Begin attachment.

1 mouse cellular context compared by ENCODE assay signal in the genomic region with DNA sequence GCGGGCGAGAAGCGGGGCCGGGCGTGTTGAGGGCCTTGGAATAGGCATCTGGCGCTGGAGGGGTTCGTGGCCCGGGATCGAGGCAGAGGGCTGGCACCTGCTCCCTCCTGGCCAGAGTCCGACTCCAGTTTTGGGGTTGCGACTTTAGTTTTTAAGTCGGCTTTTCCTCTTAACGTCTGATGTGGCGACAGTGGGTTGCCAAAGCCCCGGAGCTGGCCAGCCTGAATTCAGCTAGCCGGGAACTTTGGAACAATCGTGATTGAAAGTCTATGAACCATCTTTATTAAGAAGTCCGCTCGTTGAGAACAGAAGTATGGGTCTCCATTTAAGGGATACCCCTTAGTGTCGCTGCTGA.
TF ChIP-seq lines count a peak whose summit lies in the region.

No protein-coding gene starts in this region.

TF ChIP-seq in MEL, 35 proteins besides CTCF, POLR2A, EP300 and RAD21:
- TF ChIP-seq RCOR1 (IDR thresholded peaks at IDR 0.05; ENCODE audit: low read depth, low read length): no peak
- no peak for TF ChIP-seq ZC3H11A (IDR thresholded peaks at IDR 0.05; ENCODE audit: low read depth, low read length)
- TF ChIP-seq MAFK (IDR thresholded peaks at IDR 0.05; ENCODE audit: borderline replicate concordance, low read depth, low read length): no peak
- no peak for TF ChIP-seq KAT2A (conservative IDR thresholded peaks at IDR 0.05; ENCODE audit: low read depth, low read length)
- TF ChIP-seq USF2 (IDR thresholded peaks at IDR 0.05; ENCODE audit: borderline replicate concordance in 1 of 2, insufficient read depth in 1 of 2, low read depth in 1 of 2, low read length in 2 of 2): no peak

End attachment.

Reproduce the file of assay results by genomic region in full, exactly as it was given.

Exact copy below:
1 mouse cellular context compared by ENCODE assay signal in the genomic region with DNA sequence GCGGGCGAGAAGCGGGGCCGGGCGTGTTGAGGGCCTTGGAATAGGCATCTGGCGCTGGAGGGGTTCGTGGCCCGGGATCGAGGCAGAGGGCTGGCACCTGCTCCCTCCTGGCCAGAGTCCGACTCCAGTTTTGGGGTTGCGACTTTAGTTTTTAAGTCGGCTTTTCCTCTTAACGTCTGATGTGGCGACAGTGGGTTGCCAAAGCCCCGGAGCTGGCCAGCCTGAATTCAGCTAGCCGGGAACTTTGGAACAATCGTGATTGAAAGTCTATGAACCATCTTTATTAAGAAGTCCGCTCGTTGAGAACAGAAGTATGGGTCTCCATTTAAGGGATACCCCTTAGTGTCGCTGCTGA.
TF ChIP-seq lines count a peak whose summit lies in the region.

No protein-coding gene starts in this region.

TF ChIP-seq in MEL, 35 proteins besides CTCF, POLR2A, EP300 and RAD21:
- TF ChIP-seq RCOR1 (IDR thresholded peaks at IDR 0.05; ENCODE audit: low read depth, low read length): no peak
- no peak for TF ChIP-seq ZC3H11A (IDR thresholded peaks at IDR 0.05; ENCODE audit: low read depth, low read length)
- TF ChIP-seq MAFK (IDR thresholded peaks at IDR 0.05; ENCODE audit: borderline replicate concordance, low read depth, low read length): no peak
- no peak for TF ChIP-seq KAT2A (conservative IDR thresholded peaks at IDR 0.05; ENCODE audit: low read depth, low read length)
- TF ChIP-seq USF2 (IDR thresholded peaks at IDR 0.05; ENCODE audit: borderline replicate concordance in 1 of 2, insufficient read depth in 1 of 2, low read depth in 1 of 2, low read length in 2 of 2): no peak